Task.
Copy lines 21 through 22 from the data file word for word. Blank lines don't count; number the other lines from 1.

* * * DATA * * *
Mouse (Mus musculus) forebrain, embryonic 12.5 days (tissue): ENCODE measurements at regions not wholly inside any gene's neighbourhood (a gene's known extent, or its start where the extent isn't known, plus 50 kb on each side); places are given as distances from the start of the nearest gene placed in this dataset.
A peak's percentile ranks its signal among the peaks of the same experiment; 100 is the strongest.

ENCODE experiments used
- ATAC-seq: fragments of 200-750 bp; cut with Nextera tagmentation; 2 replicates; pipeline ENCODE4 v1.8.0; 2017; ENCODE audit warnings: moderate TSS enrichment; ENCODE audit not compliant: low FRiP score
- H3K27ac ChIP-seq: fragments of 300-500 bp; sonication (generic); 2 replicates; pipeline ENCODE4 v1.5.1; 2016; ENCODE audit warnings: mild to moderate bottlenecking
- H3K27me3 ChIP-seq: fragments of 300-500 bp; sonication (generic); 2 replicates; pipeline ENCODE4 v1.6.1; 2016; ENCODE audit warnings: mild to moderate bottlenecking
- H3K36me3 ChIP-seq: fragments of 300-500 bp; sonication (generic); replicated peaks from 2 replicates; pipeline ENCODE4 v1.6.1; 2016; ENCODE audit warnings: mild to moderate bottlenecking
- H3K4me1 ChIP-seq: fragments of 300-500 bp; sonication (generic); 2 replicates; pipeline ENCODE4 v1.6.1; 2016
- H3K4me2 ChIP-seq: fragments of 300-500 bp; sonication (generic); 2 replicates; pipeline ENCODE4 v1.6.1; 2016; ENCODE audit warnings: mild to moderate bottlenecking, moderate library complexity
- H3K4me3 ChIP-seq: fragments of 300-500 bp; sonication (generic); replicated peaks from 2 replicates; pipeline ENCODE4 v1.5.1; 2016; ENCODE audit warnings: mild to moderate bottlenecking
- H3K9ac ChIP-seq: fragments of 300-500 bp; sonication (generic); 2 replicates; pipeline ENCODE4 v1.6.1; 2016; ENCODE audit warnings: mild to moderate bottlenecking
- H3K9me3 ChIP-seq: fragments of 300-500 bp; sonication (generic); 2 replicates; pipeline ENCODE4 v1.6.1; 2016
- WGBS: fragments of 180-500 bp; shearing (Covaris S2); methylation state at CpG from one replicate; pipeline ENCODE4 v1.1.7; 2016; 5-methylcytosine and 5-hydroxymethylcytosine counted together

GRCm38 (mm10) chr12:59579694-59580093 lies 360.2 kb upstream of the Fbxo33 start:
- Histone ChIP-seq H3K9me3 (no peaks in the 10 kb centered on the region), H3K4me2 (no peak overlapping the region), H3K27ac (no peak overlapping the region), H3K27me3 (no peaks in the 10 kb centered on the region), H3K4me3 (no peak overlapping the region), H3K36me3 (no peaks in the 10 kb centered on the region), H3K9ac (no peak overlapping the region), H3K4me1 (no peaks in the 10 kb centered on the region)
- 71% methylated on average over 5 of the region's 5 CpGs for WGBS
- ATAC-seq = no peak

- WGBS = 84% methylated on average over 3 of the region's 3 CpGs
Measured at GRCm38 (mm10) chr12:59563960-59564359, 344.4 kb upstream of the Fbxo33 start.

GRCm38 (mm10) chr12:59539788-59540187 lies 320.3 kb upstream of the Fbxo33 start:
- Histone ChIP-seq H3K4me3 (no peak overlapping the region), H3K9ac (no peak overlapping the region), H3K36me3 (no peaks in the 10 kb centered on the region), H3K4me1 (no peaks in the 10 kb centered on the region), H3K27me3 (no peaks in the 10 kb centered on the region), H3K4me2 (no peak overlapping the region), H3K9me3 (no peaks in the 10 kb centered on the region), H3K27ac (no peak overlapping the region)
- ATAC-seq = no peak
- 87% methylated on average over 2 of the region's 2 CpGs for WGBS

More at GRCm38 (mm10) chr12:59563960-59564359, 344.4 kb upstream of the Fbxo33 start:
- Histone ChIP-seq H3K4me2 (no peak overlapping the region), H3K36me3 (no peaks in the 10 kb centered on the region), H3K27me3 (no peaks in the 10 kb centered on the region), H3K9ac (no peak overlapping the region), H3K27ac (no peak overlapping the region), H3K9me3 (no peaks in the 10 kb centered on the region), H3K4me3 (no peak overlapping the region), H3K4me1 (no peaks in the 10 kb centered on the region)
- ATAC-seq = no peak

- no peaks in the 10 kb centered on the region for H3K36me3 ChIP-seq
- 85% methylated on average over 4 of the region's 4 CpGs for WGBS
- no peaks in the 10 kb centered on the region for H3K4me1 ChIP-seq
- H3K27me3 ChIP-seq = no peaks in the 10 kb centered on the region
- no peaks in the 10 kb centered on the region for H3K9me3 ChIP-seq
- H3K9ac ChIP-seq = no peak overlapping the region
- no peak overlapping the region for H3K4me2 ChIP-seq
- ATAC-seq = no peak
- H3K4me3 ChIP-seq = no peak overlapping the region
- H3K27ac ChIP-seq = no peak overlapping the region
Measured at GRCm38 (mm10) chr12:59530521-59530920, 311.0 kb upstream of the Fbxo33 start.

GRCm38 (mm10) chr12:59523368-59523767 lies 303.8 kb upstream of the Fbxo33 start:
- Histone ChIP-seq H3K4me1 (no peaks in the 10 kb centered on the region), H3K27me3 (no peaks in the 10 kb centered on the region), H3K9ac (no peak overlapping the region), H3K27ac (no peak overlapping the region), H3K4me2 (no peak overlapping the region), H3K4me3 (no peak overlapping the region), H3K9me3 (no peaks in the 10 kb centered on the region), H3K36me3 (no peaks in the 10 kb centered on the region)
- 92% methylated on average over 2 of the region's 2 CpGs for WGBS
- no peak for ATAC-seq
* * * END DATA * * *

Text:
- Histone ChIP-seq H3K4me3 (no peak overlapping the region), H3K9ac (no peak overlapping the region), H3K36me3 (no peaks in the 10 kb centered on the region), H3K4me1 (no peaks in the 10 kb centered on the region), H3K27me3 (no peaks in the 10 kb centered on the region), H3K4me2 (no peak overlapping the region), H3K9me3 (no peaks in the 10 kb centered on the region), H3K27ac (no peak overlapping the region)
- ATAC-seq = no peak